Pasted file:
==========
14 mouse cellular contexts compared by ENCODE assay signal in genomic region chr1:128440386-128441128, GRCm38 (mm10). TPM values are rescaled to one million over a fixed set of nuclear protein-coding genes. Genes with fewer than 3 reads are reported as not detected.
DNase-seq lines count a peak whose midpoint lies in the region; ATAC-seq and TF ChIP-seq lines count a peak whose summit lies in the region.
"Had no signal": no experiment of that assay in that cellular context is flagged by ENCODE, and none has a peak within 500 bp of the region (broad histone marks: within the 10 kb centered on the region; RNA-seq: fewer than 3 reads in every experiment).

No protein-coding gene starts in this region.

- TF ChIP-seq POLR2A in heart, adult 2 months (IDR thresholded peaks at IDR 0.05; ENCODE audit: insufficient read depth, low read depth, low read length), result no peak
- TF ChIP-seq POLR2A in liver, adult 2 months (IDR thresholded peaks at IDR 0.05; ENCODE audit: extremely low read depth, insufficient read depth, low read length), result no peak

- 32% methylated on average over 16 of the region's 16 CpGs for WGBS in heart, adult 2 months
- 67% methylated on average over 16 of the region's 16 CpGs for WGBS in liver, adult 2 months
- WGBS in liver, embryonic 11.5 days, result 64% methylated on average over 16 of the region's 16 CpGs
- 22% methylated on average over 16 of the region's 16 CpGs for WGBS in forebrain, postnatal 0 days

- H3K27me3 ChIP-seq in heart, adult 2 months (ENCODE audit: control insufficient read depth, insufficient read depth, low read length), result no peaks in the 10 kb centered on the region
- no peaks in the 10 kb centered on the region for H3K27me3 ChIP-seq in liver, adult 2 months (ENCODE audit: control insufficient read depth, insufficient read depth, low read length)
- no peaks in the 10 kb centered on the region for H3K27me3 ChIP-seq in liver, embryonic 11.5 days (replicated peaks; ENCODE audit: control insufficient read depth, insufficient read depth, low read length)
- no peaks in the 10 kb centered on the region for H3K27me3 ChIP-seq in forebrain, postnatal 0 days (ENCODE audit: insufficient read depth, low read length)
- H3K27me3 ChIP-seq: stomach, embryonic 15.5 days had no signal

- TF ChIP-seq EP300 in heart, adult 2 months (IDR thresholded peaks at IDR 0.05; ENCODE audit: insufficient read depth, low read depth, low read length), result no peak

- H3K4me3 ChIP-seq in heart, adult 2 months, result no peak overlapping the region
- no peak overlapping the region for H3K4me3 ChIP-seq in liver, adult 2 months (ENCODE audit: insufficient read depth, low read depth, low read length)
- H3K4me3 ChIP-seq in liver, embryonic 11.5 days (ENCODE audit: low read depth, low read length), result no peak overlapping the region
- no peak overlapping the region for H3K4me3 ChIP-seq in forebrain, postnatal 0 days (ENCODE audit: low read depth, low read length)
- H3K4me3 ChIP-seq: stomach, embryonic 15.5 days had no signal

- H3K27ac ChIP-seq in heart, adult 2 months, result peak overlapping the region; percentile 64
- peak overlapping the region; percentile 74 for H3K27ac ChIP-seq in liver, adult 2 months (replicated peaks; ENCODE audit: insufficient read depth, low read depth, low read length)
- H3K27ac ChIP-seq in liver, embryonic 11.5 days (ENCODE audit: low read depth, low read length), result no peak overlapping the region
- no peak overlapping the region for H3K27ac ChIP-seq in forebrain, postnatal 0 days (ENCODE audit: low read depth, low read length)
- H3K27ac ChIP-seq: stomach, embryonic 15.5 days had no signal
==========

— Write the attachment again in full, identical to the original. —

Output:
14 mouse cellular contexts compared by ENCODE assay signal in genomic region chr1:128440386-128441128, GRCm38 (mm10). TPM values are rescaled to one million over a fixed set of nuclear protein-coding genes. Genes with fewer than 3 reads are reported as not detected.
DNase-seq lines count a peak whose midpoint lies in the region; ATAC-seq and TF ChIP-seq lines count a peak whose summit lies in the region.
"Had no signal": no experiment of that assay in that cellular context is flagged by ENCODE, and none has a peak within 500 bp of the region (broad histone marks: within the 10 kb centered on the region; RNA-seq: fewer than 3 reads in every experiment).

No protein-coding gene starts in this region.

- TF ChIP-seq POLR2A in heart, adult 2 months (IDR thresholded peaks at IDR 0.05; ENCODE audit: insufficient read depth, low read depth, low read length), result no peak
- TF ChIP-seq POLR2A in liver, adult 2 months (IDR thresholded peaks at IDR 0.05; ENCODE audit: extremely low read depth, insufficient read depth, low read length), result no peak

- 32% methylated on average over 16 of the region's 16 CpGs for WGBS in heart, adult 2 months
- 67% methylated on average over 16 of the region's 16 CpGs for WGBS in liver, adult 2 months
- WGBS in liver, embryonic 11.5 days, result 64% methylated on average over 16 of the region's 16 CpGs
- 22% methylated on average over 16 of the region's 16 CpGs for WGBS in forebrain, postnatal 0 days

- H3K27me3 ChIP-seq in heart, adult 2 months (ENCODE audit: control insufficient read depth, insufficient read depth, low read length), result no peaks in the 10 kb centered on the region
- no peaks in the 10 kb centered on the region for H3K27me3 ChIP-seq in liver, adult 2 months (ENCODE audit: control insufficient read depth, insufficient read depth, low read length)
- no peaks in the 10 kb centered on the region for H3K27me3 ChIP-seq in liver, embryonic 11.5 days (replicated peaks; ENCODE audit: control insufficient read depth, insufficient read depth, low read length)
- no peaks in the 10 kb centered on the region for H3K27me3 ChIP-seq in forebrain, postnatal 0 days (ENCODE audit: insufficient read depth, low read length)
- H3K27me3 ChIP-seq: stomach, embryonic 15.5 days had no signal

- TF ChIP-seq EP300 in heart, adult 2 months (IDR thresholded peaks at IDR 0.05; ENCODE audit: insufficient read depth, low read depth, low read length), result no peak

- H3K4me3 ChIP-seq in heart, adult 2 months, result no peak overlapping the region
- no peak overlapping the region for H3K4me3 ChIP-seq in liver, adult 2 months (ENCODE audit: insufficient read depth, low read depth, low read length)
- H3K4me3 ChIP-seq in liver, embryonic 11.5 days (ENCODE audit: low read depth, low read length), result no peak overlapping the region
- no peak overlapping the region for H3K4me3 ChIP-seq in forebrain, postnatal 0 days (ENCODE audit: low read depth, low read length)
- H3K4me3 ChIP-seq: stomach, embryonic 15.5 days had no signal

- H3K27ac ChIP-seq in heart, adult 2 months, result peak overlapping the region; percentile 64
- peak overlapping the region; percentile 74 for H3K27ac ChIP-seq in liver, adult 2 months (replicated peaks; ENCODE audit: insufficient read depth, low read depth, low read length)
- H3K27ac ChIP-seq in liver, embryonic 11.5 days (ENCODE audit: low read depth, low read length), result no peak overlapping the region
- no peak overlapping the region for H3K27ac ChIP-seq in forebrain, postnatal 0 days (ENCODE audit: low read depth, low read length)
- H3K27ac ChIP-seq: stomach, embryonic 15.5 days had no signal